If you are working on a horror game: Dark rooms where the player doesn't see where he is going are not scary, they are just annyoing.
Every player has different screensettings. A scene that is lit on one can be pitchblack on another. I learned this the hard way having a lot of people not seeing anything in my games like Euthanasia or Thanatophobia that are perfectly lit on my and one of my friends system. Well...it happens.
This is why it would be best to make the levels a lot brighter than necessary. I'll do this in the future levels of relict and in shavra aswell.
Lets place the light. Dont place it too close to the source!!
Nevermind the door, that is an entirely different story
It does not matter what color the lightbulb entitie in the editor has.
Now that we placed the lights lets see how the settings where made.
This is the setting box for the light.
You can copy the hexcodes if you really feel like you need to.
What are Hexcodes? I'll explain that later
It has a light range of 200.. please keep in mind that the darker your light is, the further your range can be without overlighting your scene
lets pick this You can select it by clicking on the right, next to the hexcode. Ignore those colors that are there...never use plain red, plain yellow or plain white lights.
Click on "other"
You'll get this box.
I circled the colors I use for my grungy games These are natural tones that fit my textures best. You can find your own style by experimenting a little Feel free to use really subtile lightcolors.
Oh, Like I wrote before, never use plain white light. Especially not when you use Bloom Effects. Go into a greyish or even another color.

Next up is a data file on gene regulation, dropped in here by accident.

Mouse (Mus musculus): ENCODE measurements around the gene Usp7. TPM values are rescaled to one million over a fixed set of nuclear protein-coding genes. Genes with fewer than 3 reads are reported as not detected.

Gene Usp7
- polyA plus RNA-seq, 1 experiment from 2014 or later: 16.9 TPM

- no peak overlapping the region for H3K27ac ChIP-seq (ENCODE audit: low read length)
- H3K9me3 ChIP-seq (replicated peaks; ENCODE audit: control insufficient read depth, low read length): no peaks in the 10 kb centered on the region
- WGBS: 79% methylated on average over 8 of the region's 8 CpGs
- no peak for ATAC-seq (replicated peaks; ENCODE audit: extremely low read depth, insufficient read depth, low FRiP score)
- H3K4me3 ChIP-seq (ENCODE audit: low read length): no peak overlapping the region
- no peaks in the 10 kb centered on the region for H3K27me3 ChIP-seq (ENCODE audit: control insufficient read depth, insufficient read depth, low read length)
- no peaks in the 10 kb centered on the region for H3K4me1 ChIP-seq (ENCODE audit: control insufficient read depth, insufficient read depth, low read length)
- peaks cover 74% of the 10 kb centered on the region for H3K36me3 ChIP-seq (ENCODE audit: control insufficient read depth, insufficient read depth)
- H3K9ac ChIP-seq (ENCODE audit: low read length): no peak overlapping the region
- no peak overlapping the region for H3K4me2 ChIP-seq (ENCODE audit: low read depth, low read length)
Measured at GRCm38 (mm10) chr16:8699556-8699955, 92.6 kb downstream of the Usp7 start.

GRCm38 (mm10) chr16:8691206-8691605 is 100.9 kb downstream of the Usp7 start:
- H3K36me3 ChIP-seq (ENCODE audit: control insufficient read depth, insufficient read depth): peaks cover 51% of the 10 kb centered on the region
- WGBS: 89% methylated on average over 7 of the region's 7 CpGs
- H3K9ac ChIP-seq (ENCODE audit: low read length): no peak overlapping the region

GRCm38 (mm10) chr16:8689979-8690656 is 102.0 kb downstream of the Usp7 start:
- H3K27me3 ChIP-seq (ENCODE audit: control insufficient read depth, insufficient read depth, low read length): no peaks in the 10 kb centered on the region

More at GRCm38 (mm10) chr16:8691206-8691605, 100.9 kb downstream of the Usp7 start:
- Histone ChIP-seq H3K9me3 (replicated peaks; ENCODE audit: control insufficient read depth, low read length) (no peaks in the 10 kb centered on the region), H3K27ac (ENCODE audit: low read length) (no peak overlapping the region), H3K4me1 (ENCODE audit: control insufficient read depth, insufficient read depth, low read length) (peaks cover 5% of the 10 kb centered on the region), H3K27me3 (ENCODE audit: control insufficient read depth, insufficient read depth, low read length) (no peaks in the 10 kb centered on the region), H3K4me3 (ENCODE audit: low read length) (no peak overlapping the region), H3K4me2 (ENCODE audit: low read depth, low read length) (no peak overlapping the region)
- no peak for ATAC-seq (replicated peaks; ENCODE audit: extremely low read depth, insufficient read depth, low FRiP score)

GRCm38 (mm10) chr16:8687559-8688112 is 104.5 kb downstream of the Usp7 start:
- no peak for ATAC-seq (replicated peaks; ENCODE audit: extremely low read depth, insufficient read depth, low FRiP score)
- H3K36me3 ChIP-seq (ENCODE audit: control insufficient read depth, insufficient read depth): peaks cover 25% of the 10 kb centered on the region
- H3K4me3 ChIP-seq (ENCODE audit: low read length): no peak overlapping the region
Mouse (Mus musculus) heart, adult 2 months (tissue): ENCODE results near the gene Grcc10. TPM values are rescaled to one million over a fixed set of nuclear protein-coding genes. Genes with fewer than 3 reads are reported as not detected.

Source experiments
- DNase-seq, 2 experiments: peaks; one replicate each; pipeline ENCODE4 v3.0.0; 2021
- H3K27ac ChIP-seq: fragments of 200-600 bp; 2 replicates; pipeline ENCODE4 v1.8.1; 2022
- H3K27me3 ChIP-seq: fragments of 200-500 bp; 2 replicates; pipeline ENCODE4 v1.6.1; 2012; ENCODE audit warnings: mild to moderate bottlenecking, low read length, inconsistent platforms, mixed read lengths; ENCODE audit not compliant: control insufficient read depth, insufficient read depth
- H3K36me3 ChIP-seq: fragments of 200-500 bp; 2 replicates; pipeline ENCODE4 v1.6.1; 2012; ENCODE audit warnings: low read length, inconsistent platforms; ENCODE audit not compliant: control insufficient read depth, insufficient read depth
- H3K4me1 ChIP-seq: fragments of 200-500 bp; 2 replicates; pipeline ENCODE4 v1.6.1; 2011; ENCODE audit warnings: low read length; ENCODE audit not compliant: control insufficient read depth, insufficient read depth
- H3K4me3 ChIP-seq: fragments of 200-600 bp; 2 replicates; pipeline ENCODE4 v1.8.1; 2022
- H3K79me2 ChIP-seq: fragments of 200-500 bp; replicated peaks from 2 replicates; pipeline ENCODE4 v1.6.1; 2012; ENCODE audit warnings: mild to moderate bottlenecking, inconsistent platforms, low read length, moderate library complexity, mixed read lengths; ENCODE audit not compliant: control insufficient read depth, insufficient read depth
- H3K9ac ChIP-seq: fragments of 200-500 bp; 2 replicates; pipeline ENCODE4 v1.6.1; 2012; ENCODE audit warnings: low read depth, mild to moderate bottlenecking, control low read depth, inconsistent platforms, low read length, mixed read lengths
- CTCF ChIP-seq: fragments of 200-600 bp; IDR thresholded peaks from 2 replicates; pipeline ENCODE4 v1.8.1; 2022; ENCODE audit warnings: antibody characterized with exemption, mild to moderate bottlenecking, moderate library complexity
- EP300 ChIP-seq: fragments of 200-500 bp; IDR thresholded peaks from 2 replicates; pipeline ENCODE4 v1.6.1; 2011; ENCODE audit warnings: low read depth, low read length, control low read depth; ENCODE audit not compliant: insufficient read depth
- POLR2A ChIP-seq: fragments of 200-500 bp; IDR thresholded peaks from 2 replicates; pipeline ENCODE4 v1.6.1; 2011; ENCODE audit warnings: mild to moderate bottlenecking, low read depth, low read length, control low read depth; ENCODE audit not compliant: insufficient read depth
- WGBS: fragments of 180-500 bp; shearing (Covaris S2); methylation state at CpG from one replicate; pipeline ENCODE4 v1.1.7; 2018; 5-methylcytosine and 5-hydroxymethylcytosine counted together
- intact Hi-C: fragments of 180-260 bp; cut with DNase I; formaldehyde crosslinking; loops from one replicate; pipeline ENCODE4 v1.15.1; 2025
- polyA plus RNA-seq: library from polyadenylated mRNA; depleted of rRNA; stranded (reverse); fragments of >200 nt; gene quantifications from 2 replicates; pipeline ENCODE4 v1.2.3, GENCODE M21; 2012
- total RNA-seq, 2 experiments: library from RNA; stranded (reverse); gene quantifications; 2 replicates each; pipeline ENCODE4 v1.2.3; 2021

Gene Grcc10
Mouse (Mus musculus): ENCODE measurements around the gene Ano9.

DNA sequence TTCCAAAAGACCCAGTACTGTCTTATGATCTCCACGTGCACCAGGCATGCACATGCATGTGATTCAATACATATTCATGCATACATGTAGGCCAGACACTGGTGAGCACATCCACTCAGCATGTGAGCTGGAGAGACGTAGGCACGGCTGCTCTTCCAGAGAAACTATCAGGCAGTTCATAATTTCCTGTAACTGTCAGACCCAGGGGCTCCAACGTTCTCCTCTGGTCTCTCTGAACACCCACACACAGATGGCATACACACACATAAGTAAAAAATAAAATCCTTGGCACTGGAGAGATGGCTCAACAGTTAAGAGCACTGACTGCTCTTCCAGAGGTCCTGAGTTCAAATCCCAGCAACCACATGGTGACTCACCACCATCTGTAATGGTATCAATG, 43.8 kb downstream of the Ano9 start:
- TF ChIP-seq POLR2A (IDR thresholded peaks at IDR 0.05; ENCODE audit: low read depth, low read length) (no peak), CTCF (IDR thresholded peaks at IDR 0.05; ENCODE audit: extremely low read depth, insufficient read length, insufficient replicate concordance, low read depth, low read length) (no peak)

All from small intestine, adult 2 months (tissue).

Yeah, Some cute little toddlers complain about no lightintensity option.
It is that bar that is circled on this image
The darker the color, the less intense your light is. It works, trust me
Thats about it. You can now use the same lightmapping magic as I do. I hope I won't regret revealing my easy little tricks
...are the little codes that you can see in the setting box. I recall some people writing me about it in MSN. You don't need it. Really, its useless...unless you want to use the exact same color for the exact same light in your game over and over again. There are some small programs on the net that read hexcodes from images. In case you want to use only colors that exist in the eyes of your girlfriend in your favorite photo of her...that would not be...creepy at all....what?!
This is an idea I had 2008. I forgot about it and dug it up today. Sorry for the horrible image quality.
It shows the use of Overlays for fake light and shadow effects.
A bit like a poor version of rolfys baked shadow technique:
Just an idea...maybe someone wants to work with it
Okay, I hope you people enjoyed it so far and are not too disappointed because it was so easy =D No multiple lightsources, no mods, no directional lights, no blackmagic...just this.
To get the same results as I do, you need to adjust your setup ini.
Less strong systems